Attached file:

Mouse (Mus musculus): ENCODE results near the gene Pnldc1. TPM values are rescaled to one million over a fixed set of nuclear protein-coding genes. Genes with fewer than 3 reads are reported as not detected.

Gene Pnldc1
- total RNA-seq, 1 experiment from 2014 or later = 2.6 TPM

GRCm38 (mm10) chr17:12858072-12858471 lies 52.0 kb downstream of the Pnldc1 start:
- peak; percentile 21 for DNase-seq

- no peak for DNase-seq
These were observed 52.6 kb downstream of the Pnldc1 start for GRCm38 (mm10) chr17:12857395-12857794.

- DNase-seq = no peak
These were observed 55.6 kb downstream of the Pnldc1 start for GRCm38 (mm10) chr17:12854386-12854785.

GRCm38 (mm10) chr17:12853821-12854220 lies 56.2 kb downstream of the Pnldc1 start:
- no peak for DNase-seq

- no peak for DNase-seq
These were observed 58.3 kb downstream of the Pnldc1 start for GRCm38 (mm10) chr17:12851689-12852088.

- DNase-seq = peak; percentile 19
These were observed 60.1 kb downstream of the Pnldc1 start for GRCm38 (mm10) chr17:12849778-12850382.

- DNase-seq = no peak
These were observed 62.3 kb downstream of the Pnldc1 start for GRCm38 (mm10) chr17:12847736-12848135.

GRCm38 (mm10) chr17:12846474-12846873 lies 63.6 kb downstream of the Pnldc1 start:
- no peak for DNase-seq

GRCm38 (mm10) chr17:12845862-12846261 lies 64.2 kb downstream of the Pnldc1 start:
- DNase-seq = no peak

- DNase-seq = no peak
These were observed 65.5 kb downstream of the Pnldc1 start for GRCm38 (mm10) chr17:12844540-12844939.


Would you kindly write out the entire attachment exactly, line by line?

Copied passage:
Mouse (Mus musculus): ENCODE results near the gene Pnldc1. TPM values are rescaled to one million over a fixed set of nuclear protein-coding genes. Genes with fewer than 3 reads are reported as not detected.

Gene Pnldc1
- total RNA-seq, 1 experiment from 2014 or later = 2.6 TPM

GRCm38 (mm10) chr17:12858072-12858471 lies 52.0 kb downstream of the Pnldc1 start:
- peak; percentile 21 for DNase-seq

- no peak for DNase-seq
These were observed 52.6 kb downstream of the Pnldc1 start for GRCm38 (mm10) chr17:12857395-12857794.

- DNase-seq = no peak
These were observed 55.6 kb downstream of the Pnldc1 start for GRCm38 (mm10) chr17:12854386-12854785.

GRCm38 (mm10) chr17:12853821-12854220 lies 56.2 kb downstream of the Pnldc1 start:
- no peak for DNase-seq

- no peak for DNase-seq
These were observed 58.3 kb downstream of the Pnldc1 start for GRCm38 (mm10) chr17:12851689-12852088.

- DNase-seq = peak; percentile 19
These were observed 60.1 kb downstream of the Pnldc1 start for GRCm38 (mm10) chr17:12849778-12850382.

- DNase-seq = no peak
These were observed 62.3 kb downstream of the Pnldc1 start for GRCm38 (mm10) chr17:12847736-12848135.

GRCm38 (mm10) chr17:12846474-12846873 lies 63.6 kb downstream of the Pnldc1 start:
- no peak for DNase-seq

GRCm38 (mm10) chr17:12845862-12846261 lies 64.2 kb downstream of the Pnldc1 start:
- DNase-seq = no peak

- DNase-seq = no peak
These were observed 65.5 kb downstream of the Pnldc1 start for GRCm38 (mm10) chr17:12844540-12844939.